Treaties of this type generally modify the legal concept of "investment", by extending it to cover financial speculation; also, even intellectual property rights and patents may also be considered investments.
At the same time, international Company-State dispute resolution tribunals were established. These are nothing other than a tool for subjugating national sovereignty. This is due to the fact the Arbitral Tribunals generally are composed of three judges: one [appointed] by the claimant business, the other by the World Bank and the other by the respondent state. Generally speaking, the first two agree and the award is always favourable to international business and detrimental to the government. This would mean that central questions that are within the competence of Uruguayans will be defined in tribunals to which Uruguayans would not have access.
As has been raised in other similar situations, the US’s major interest in concluding a bilateral investment agreement with Uruguay does not lie so much in its big corporations setting up shop in our country but in establishing a “foothold” in MERCOSUR, where Brazilian and Argentine foreign policy have not been at all favourable to it in recent years, seeking to break MERCOSUR’s unity as a bloc opposed to US plans in the FTAAs.
The interest implicit in “disembarking” in MERCOSUR is based on appropriating the resources shared by the countries making up the bloc. Such could be the case of the natural reserves of water, from which projects the Acuífero Guaraní, one of the biggest reserves of soft water in the world.
Also, it raises some doubts that at issue is a “bilateral” agreement for investment protection. Which Uruguayan investors are going to establish themselves in the US, and how will they be protected by this agreement? Or are such investors fictional, in which case, either the agreement works only in one sense or we do not know the other implications of the agreement which are as secret as the contents of this document.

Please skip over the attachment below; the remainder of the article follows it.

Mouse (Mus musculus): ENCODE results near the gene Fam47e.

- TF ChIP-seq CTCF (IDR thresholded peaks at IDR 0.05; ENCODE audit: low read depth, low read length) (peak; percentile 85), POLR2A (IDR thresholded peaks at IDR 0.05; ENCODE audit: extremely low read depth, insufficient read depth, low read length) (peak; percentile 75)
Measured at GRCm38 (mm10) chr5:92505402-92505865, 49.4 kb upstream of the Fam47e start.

Due to the importance that this kind of agreement has for the life of the country, the contents of this agreement must be published and parliamentarians must play their role and prevent this affront to the sovereignty delegated to them.
The Uruguayan parliament does not have to ratify an agreement with the aforementioned characteristics, given that it would signal serious damage for the economy, environment, employment and lives of the Uruguayans. This damage occurs, for other reasons, on account of the supranational character of an agreement like this. National legislation on the environment, industry protection, production, national work, or health, can be denounced by investors as “impediments to their establishment in the country”.
To be opposed to an agreement of this type does not signal opposition to “foreign investment”. Firstly, an agreement of this genre does not guarantee the arrival of investment and secondly, where they do arrive, what is lost outweighs what is won, with the fulfilment of this type of “conditions”.
The saying goes that free trade agreements are said to be “neither free nor about trade”. This is completely true in the case of this Bilateral Investment Agreement given that it overreaches, by far, the strictly commercial sphere. This is precisely where one of its greatest dangers lies.
By signing an agreement of this size, two months away from the national elections, the government’s message is nothing other than confirming its attitude of “handing over” the country to the interests of the George W. Bush administration and his big corporations.